iPad or 11" MacBook Air?

Until recently I really couldn't answer this question. However, I recently purchased an 11" MacBook Air and I've been using an iPad since the very first iPad hit the streets. So, for those of you asking the question "Which should I buy?"...I have a few things for you to think about.

If you are Tim Cook (CEO of Apple for those of you that aren't total Apple geeks like me), then the answer is you can do 80% of your work using just an iPad. A recent TUAW article quotes Tim Cook as saying that he is able do 80% of everything he does just on his iPad. But he RUNS Apple, of course most if not all of his corporate tools work on an iPad. But what about the rest of us? For me, I can do most of my job on my iPad (probably around 80%), but the 20% that I can't do is pretty darn important stuff:

  • Accessing browser certificate enabled VPN databases (I can get the certificates installed on my Mac but it won't work on an iPad)
  • Downloading and/or modifying a document from SharePoint
  • Uploading a document to SharePoint from my iPad

The above 3 items are things I have to do on a normal basis so my mobile computing solution must be able to effeciently handle these tasks. Yes, there are 3rd party apps that can help with some of the SharePoint items but it is still less than ideal. No, my days of being able to only carry an iPad for work are not here yet. But what about the rest of you?

I bought my 11" MacBook Air as my main home computer. I replaced my iMac with a Mac Mini and an external monitor (see my previous post for the exact setup). Purchasing my 11" MacBook Air is now completing what for me is a perfect setup. Now I can use my Mac Mini as a home server and use my 11" MacBook Air as my main computer. In fact, I'm sitting on the couch with my feet up eating dinner as I write this. The 11" MacBook Air is the perfect combination of extreme portability without sacraficing any functionality. So that's how I use my 11" MacBook Air, but what about my iPad? I use my iPad for the following tasks:

  • Watching training videos while on the elliptical trainer at the gym
  • Reading my RSS news feed
  • Reading iBooks
  • Outlining (OmniOutliner) and mindmapping (iThoughts)
  • Browsing my social networks
  • Sheet music display when playing piano and keyboards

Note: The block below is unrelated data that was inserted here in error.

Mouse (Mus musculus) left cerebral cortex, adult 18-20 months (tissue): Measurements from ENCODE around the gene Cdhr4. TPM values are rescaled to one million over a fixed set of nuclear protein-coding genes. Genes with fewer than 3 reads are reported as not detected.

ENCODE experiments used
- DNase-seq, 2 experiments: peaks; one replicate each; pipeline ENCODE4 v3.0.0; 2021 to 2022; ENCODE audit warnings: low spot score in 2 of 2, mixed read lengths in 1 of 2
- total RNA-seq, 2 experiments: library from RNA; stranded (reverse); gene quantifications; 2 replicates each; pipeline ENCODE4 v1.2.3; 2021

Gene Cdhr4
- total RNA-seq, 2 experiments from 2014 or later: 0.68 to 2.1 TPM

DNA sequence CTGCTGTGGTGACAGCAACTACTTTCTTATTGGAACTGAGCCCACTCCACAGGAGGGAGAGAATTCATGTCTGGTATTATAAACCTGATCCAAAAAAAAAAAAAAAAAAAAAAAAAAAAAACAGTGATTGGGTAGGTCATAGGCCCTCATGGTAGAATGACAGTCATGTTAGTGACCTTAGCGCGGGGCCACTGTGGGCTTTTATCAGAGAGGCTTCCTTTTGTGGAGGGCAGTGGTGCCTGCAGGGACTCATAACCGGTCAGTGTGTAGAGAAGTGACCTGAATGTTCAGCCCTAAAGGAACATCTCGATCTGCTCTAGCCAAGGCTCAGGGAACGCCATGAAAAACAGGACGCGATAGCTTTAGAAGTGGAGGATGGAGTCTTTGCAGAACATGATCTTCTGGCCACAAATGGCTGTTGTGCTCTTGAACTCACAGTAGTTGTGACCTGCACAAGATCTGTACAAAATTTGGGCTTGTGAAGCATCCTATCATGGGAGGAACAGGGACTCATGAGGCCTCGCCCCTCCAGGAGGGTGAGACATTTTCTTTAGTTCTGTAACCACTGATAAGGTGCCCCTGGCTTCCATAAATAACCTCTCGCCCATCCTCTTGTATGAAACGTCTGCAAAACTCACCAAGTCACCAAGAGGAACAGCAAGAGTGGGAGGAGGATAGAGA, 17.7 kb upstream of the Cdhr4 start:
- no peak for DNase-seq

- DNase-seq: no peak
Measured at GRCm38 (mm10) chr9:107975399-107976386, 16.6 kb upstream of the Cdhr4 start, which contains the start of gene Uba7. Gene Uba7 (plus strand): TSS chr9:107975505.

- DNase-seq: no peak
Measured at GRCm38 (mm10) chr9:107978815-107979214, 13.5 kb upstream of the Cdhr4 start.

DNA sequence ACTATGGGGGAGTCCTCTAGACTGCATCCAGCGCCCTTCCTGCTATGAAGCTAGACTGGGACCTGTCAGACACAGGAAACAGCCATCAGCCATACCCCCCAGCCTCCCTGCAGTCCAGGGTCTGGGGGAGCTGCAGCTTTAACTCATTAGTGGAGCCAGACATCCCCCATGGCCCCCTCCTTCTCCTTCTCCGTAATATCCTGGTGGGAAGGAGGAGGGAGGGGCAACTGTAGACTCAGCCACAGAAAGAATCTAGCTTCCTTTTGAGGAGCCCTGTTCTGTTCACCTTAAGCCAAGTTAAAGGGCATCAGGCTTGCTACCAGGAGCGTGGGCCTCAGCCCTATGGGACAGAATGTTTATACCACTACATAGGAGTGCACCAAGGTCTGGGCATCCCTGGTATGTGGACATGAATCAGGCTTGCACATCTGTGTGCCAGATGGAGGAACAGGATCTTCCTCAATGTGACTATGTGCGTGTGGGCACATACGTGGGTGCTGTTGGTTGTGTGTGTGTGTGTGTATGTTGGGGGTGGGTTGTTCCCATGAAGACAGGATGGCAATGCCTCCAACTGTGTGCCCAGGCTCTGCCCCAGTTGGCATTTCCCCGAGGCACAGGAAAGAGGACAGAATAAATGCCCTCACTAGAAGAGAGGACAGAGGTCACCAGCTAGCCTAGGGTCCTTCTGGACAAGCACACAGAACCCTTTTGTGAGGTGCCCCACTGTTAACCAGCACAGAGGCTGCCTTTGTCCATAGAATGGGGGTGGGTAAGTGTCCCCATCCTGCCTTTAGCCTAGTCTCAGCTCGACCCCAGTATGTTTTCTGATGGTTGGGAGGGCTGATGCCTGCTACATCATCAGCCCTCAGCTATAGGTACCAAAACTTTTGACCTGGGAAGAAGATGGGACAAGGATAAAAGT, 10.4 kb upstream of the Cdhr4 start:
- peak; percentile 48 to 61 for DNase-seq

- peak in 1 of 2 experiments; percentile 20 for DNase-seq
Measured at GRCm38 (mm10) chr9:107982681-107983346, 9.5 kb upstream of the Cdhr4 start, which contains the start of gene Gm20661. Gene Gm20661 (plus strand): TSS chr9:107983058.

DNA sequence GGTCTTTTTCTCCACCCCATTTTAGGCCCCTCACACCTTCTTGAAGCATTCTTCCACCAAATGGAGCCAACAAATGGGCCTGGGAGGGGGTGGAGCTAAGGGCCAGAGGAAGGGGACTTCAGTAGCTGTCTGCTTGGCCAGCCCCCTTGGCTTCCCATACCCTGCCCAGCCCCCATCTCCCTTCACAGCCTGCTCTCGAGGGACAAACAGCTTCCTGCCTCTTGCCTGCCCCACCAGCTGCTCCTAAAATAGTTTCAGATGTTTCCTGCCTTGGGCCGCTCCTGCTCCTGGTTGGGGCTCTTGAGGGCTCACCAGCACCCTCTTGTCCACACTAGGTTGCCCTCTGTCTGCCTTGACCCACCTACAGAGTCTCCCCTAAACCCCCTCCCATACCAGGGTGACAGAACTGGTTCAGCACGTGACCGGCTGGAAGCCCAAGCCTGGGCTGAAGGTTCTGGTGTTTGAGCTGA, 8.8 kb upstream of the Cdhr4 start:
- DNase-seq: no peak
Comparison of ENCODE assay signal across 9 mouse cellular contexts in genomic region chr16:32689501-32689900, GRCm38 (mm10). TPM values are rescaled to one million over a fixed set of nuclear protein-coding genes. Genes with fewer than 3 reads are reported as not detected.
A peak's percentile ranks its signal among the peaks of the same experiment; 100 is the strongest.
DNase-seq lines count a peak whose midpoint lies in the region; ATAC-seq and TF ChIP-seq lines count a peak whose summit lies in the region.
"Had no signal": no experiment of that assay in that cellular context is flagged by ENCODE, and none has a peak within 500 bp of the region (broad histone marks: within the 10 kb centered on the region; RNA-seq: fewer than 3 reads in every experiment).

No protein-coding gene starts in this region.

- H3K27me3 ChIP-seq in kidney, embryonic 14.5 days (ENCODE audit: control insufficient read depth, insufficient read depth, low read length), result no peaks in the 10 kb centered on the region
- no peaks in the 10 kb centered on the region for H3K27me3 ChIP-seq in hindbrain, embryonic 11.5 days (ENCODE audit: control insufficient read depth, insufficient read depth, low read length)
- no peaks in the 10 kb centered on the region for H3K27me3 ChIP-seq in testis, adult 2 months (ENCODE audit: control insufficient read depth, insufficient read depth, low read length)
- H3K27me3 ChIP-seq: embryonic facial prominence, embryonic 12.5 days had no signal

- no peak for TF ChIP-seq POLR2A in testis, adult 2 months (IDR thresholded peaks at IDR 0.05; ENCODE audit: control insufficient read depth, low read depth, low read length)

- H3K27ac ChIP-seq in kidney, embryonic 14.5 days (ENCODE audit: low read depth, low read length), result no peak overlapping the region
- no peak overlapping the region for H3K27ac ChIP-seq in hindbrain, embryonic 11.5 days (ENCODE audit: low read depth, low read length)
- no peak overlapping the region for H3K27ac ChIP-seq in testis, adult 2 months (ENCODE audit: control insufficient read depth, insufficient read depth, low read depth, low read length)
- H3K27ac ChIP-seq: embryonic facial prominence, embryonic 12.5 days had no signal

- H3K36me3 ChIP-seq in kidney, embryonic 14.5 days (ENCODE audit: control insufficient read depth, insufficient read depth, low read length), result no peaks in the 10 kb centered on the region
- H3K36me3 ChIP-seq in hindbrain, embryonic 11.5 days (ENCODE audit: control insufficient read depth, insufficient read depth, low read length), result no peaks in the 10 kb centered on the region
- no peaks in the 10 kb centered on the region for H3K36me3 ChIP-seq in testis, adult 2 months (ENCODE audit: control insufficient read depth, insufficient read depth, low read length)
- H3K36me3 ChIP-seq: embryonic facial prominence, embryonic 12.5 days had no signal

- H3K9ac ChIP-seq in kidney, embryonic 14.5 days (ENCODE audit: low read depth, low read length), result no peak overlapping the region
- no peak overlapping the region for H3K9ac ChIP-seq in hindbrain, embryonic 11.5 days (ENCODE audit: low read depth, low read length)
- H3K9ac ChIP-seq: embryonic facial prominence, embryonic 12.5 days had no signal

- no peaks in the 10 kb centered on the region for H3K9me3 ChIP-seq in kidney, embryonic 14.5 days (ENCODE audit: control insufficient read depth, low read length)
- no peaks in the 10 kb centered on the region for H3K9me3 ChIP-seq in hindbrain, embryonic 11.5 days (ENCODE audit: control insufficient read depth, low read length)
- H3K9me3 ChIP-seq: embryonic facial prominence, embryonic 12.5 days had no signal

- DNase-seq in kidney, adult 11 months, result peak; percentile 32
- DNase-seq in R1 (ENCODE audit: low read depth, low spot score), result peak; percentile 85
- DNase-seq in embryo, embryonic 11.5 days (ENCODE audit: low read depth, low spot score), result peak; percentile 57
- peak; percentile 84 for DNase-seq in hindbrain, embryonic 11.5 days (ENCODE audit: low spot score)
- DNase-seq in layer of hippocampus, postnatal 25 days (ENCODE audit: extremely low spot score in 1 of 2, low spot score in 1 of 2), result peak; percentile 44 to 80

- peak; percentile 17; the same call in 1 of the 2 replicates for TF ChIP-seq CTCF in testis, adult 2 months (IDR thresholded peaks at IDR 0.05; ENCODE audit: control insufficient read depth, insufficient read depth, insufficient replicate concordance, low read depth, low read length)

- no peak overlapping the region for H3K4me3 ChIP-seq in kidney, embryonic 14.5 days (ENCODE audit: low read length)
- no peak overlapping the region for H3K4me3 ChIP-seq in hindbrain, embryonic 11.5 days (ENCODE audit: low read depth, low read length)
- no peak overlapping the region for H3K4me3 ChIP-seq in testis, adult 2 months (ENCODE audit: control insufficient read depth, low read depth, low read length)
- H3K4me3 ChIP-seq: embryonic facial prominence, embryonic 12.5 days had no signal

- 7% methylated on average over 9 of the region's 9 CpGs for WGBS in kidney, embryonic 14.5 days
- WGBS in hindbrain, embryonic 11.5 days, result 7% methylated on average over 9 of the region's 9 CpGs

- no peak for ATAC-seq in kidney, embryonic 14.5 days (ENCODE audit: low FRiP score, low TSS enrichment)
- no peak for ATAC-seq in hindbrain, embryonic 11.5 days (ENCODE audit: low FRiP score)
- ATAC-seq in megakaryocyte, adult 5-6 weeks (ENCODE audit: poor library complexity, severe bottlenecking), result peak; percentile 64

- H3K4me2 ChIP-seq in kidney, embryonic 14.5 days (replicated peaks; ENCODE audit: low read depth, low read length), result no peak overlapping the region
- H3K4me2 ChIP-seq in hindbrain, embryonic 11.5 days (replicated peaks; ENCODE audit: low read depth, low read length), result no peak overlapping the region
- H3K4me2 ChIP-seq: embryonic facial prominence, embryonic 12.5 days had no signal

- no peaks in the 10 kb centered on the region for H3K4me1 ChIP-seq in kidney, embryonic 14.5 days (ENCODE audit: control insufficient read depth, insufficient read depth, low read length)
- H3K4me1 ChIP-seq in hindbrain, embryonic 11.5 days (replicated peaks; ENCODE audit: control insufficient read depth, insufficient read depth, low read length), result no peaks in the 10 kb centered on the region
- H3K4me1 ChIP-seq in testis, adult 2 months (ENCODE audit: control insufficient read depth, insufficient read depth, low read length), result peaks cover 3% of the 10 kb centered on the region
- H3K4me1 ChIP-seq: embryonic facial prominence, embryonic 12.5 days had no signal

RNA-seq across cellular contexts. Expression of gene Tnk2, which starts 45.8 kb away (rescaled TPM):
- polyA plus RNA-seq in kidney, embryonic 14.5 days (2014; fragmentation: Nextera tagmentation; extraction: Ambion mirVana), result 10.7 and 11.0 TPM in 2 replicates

• Reading and responding to email

Mayby I'm old school, but there is something about touching things with your fingers when doing creative work that make it more engaging. Granted, reading a book on an iPad doesn't have the same "feel" as the paper from a book it certainly has more feel than reading something off a laptop screen. Since I have both an iPad and an 11" MacBook Air I am able to pick and choose what tasks I do on which device. But what if you could only have one?

If you are thinking about buying just one of these devices and trying to figure out which one to get, think about these things:

  • How often will you need an exernal keyboard with your iPad to be effecient with what you want to do? (extra cost & extra weight. You can get an external keyboard for the iPad but that makes it almost as bulky & expensive as an 11" MacBook Air)
  • How rough are you on devices? (A MacBook Air is a lot more durable to carry around without any kind of bulky case)
  • Are there any tasks you can't do on an iPad? (Don't handicapp yourself, even for a small percentage of your tasks, just for the percieved additional portability of an iPad)
  • How good is your eyesight? (The 11" MacBook Air screen can be a little small at times, while the iPad is held closer to the face and has a retina screen)
  • How often do you do work while on a flight? (You can't beat an iPad when you crammed into an airline seat with little elbow room)
  • Are you planning to use this device for both work and play? (An iPad is a great device for play, both reading and playing games)

There is no right answer to this question. Everybody's case is going to be a little bit different. The best thing you can do is think about all the things you plan to do with that ONE device and get the device that allows you to do those tasks best. If all elese fails and you purchase the wrong device, Apple devices have great re-sale value. You won't be out too much money if you have to sell your device and buy the other. Apple also has an excellent return policy if you change your mind within their 14-day return policy AND you purchased the device directly from Apple.

It's a tough decision, so good luck!

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